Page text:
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Snakes - Constrictor

By Rick Axelson, DVM

Care & Wellness, Pet Services

Boas are a group of medium to large sized, non-venomous snakes found in South and Central America, Madagascar, Papua and the Pacific Islands. Pythons are a group of non-venomous snakes found in Africa, Asia and Australia. Some members of this family are amongst the largest snakes in the world. Boas and Pythons kill their prey by constriction (that is they coil around their prey and tighten their coils in order to kill). They are popular vivarium (natural habitat) reptiles and most species have few problems with captivity as long as a reasonable temperature and healthy environment is maintained. They need a large enclosure. As long as the owner is prepared for the size and longevity of these animals, they can be rewarding pets.

The following is a brief description of a few common boas and pythons:

Boa constrictor

This snake originates from Central and South America and can grow to 4 m. (13 feet) on a diet of rodents, chickens and when larger, rabbits. The females are generally larger than the males. In the wild, boas spend much of their time in trees and thus they need a tall vivarium with plenty of access to branches for climbing. Most boas will take dead prey items readily. Boa constrictors may live 20 - 30 years, and some up to 40 years. They reach sexual maturity once they become around 1.5 m. (5 ft) in length. Live young (instead of eggs) are born up to 6 months after mating. Right from birth they are able to eat mice and rarely present problems in management as long as steps are taken to mirror their natural environment and tree-climbing habits. Boa constrictors adapt well to captivity and usually become quite tame if handled properly.

Rainbow boasnakes-boas__pythons-1

Epicrates cenchria is, as its common name suggests, one of the most colorful of the boas, especially immediately after shedding. The subspecies from Brazil is predominately red, while others tend to be brown. Again it originates from Central and South America. Gestation in this breed is about 5 months and the babies are born live. Adults reach up to 2 m (6.5 feet) in length depending on the subspecies. This species needs a temperature of between 24°-30°C (75°-86 °F). They are sensitive to environmental humidity and do best at a relative humidity of 70 - 80%. The diet of the Rainbow boa is predominantly small mammals and birds.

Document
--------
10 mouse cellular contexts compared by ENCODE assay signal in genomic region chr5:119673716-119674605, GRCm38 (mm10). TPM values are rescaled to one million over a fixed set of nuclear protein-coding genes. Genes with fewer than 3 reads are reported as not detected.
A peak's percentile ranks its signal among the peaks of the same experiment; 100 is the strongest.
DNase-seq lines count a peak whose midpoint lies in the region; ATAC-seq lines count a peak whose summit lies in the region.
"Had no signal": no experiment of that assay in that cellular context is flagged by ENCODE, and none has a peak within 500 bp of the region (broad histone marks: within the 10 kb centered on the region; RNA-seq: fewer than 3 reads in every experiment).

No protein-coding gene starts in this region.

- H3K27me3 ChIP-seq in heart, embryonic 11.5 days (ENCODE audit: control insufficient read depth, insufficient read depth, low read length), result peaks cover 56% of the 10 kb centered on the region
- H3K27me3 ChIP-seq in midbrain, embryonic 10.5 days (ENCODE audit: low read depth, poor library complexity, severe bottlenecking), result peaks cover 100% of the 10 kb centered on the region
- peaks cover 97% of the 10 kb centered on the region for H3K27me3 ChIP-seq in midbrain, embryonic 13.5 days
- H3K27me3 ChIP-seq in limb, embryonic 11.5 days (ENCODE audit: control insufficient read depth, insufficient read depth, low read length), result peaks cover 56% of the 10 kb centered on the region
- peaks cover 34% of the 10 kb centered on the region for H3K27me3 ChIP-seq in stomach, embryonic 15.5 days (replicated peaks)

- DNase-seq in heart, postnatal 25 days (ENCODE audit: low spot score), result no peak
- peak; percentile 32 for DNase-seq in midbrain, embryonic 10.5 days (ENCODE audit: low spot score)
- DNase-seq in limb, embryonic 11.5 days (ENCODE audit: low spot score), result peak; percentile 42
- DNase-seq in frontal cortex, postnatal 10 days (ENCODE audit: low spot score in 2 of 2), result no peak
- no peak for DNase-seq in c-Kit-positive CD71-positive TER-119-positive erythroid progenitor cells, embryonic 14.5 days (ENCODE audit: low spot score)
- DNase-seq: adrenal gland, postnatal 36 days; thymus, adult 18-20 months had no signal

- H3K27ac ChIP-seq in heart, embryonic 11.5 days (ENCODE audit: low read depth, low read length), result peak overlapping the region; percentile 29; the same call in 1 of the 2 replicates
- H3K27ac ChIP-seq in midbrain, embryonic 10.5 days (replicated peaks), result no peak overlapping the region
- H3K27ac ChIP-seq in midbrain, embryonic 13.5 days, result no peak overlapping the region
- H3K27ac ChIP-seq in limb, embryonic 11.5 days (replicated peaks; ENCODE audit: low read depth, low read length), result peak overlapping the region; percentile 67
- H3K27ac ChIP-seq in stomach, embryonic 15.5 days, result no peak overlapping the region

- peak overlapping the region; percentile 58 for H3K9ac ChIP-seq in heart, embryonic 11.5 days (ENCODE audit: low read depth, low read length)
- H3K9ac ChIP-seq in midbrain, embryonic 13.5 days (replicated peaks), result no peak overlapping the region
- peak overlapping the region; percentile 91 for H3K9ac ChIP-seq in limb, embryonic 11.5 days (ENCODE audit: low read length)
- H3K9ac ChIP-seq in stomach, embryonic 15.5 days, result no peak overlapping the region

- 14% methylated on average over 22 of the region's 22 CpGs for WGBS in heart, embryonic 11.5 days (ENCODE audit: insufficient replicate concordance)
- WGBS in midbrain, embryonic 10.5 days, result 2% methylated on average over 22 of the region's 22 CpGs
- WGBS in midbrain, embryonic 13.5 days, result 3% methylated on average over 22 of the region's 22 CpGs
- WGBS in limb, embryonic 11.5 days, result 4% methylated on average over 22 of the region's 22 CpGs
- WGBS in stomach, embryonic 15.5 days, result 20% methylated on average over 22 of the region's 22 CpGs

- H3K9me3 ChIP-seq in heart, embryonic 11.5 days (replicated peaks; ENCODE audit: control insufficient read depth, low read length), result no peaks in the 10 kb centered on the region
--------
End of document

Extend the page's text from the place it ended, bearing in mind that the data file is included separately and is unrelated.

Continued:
Indian python

This species, Python molurus, is the classic Old World constrictor equivalent of the boa constrictor. It is relatively easy to maintain for experienced reptile keepers. The only drawback is its substantial size.

"While New World boas grow to around 4.3 m. (13 feet) pythons may reach up to 6.5 m. (21 feet) long."

While New World boas grow to around 4.3 m. (13 feet) pythons may reach up to 6.5 m. (21 feet) long. Their diet should be large rodents, rabbits and chickens. One problem with captive pythons can be overfeeding. A python that is fed on a weekly basis, but does not have to hunt for its dinner, may eventually develop morbid obesity, in which the intracoelomic (internal) fat stores become very large and there is fatty infiltration of the liver and kidneys, precluding normal function. Female pythons are stimulated to breed by a reduction in light and day length. The eggs will be laid approximately 3 months after mating. The female will incubate up to 100 eggs for around 70 days until the eggs hatch. The young will shed and after that initial ecdysis (shedding of the skin) will eat. Within 18 months they can be mature.

Royal Ball pythonsnakes-boas__pythons-2

The Royal Ball python, Python regius, originates in Africa and is also known as the ball python since it curls into a ball with the head protected by the stocky, muscular body when threatened. The snake is reasonably small and attractive but can be challenging to keep as it is a very timid, docile snake and prone to periods of anorexia. Adults generally do not grow to more than 90-150 cm (3-5 feet) in length. While mice are a preferred food, ball pythons often appear not to recognize white laboratory mice as a prey item. In such cases a brown gerbil may provoke the animal to break its fast.

Reticulated python

Probably the world's longest snake (up to 30 feet or 9 meters) Python reticulatus has a striking series of diamond shaped yellow patches down its back and flanks marked with brown, black, cream and purple. While they are very beautiful snakes and are increasing in popularity as pets, they should only be kept by a skilled and experience reptile keeper as they can be unpredictable and "grumpy"; because they grow so large, they can be difficult to handle safely. It feeds on larger rodents and rabbits.


There are many other species of python and boa, but those noted here are among the easier ones to keep. Snakes like the Reticulated Python can be dangerous and the Royal Python can be a frustratingly anorexic pet. Therefore it is recommended that you choose the classic Boa constrictor or the Indian or Burmese python as your first constrictor snake.

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